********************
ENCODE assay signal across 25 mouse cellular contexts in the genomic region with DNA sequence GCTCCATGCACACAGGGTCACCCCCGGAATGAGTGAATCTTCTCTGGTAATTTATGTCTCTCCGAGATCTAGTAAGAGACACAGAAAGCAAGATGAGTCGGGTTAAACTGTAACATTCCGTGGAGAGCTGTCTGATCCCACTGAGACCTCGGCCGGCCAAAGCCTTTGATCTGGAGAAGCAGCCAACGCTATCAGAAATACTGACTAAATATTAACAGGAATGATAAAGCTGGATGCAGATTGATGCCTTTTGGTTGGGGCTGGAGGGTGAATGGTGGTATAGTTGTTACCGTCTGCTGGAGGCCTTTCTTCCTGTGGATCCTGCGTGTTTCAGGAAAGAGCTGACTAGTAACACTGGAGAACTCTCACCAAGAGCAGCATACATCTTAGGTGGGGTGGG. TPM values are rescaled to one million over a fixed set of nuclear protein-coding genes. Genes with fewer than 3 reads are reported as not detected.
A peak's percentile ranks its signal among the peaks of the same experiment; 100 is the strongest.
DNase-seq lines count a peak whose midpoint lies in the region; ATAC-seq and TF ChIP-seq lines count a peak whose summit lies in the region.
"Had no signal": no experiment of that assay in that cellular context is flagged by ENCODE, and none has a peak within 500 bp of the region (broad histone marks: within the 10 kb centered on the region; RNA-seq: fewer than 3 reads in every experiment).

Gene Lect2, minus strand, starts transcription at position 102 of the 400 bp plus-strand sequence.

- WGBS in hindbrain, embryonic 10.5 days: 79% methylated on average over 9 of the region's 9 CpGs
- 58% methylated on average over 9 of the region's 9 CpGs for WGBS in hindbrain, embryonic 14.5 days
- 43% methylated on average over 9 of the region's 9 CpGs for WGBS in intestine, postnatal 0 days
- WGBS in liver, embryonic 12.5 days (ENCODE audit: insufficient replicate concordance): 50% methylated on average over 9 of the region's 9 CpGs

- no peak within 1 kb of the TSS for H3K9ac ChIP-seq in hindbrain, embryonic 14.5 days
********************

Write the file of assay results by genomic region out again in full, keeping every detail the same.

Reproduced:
ENCODE assay signal across 25 mouse cellular contexts in the genomic region with DNA sequence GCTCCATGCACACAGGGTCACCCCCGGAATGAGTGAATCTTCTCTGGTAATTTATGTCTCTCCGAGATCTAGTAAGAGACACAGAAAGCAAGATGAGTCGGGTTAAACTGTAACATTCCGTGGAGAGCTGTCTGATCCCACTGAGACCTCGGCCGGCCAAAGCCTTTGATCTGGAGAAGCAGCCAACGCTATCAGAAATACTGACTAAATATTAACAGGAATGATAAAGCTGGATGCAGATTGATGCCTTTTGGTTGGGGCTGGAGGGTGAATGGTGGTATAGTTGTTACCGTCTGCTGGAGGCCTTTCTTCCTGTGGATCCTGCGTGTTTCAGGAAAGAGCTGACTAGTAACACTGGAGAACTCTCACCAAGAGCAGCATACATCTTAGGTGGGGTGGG. TPM values are rescaled to one million over a fixed set of nuclear protein-coding genes. Genes with fewer than 3 reads are reported as not detected.
A peak's percentile ranks its signal among the peaks of the same experiment; 100 is the strongest.
DNase-seq lines count a peak whose midpoint lies in the region; ATAC-seq and TF ChIP-seq lines count a peak whose summit lies in the region.
"Had no signal": no experiment of that assay in that cellular context is flagged by ENCODE, and none has a peak within 500 bp of the region (broad histone marks: within the 10 kb centered on the region; RNA-seq: fewer than 3 reads in every experiment).

Gene Lect2, minus strand, starts transcription at position 102 of the 400 bp plus-strand sequence.

- WGBS in hindbrain, embryonic 10.5 days: 79% methylated on average over 9 of the region's 9 CpGs
- 58% methylated on average over 9 of the region's 9 CpGs for WGBS in hindbrain, embryonic 14.5 days
- 43% methylated on average over 9 of the region's 9 CpGs for WGBS in intestine, postnatal 0 days
- WGBS in liver, embryonic 12.5 days (ENCODE audit: insufficient replicate concordance): 50% methylated on average over 9 of the region's 9 CpGs

- no peak within 1 kb of the TSS for H3K9ac ChIP-seq in hindbrain, embryonic 14.5 days